Foreign countries will have different gratuity fees. In the U.K., for example, if you go to eat at a café, you may pay two different prices for the same item depending on if you eat it at the store or if you take it to go. That’s because there’s a small “service fee” bundled into dine-in orders that pays for the person bussing your table. It’s frowned upon if you get a to-go order and then sit down to eat it because you didn’t pay that extra fee.

 

Tipping can also be extremely different. In the U.K., it’s not common to tip because most service professionals have higher hourly rates. That said, there have been times where I wrote down a gratuity on a credit card slip out of habit. Nobody said anything to me about it, but I essentially walked away from a meal or two with a bit less money, and potentially appeared condescending because of it.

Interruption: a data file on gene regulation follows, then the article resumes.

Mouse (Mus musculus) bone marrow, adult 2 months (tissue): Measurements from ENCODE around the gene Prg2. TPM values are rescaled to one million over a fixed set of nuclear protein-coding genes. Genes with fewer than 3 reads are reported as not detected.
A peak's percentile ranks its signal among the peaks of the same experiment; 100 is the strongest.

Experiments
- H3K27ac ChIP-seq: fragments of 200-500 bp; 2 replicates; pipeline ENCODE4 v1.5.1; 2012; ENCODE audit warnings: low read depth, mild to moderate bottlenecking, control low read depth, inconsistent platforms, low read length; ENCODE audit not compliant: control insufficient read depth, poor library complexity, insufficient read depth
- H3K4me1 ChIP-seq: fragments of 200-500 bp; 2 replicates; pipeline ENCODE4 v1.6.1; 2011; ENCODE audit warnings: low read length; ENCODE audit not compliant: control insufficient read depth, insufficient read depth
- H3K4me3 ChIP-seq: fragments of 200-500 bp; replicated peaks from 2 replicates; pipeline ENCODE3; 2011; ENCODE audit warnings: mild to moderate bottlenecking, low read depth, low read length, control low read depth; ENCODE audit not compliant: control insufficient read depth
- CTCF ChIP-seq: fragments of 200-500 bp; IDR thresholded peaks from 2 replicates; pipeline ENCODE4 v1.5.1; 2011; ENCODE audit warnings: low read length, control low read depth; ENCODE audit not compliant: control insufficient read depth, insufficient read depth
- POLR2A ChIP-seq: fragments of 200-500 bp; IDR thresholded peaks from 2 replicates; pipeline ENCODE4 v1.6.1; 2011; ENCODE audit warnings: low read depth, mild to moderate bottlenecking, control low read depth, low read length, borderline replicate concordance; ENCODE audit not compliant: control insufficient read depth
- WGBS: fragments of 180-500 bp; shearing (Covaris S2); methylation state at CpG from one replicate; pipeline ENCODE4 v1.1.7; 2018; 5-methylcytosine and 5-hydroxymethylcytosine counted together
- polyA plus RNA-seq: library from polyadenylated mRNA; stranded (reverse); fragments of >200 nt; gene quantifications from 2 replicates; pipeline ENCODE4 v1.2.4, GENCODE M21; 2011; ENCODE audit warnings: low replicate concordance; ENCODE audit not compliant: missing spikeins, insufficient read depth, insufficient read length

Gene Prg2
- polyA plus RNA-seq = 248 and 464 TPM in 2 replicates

Do you have any other money-saving tips for traveling abroad? Sign up or log in with your Salt account and let me know in the comments! 

Transitioning from college to work can be rocky. Just as you were getting the hang of this “school thing,” it’s over. Finished. Done.

 

Now, the real fun begins.

 

Thinking back on my own experience (sadly, further in the past each year), I remember feeling a bit lost with the whole post-grad financial piece. Although I had a solid understanding of the basics, I didn’t know all the right questions to ask—nor could I predict what I would “need to know.”

 

In that spirit, I have outlined four financial “to-dos” for the soon-to-be graduate. Some of these I knew when I left school; others, I learned about the hard way.

 

1. Create A Spending Plan 

Why? Because that first job rarely pays enough to cover all financial needs and wants.

 

My first job out of college paid far less than what I was expecting. In fact, I was dipping into my savings account on a regular basis to make ends meet. This was a hard reality to face.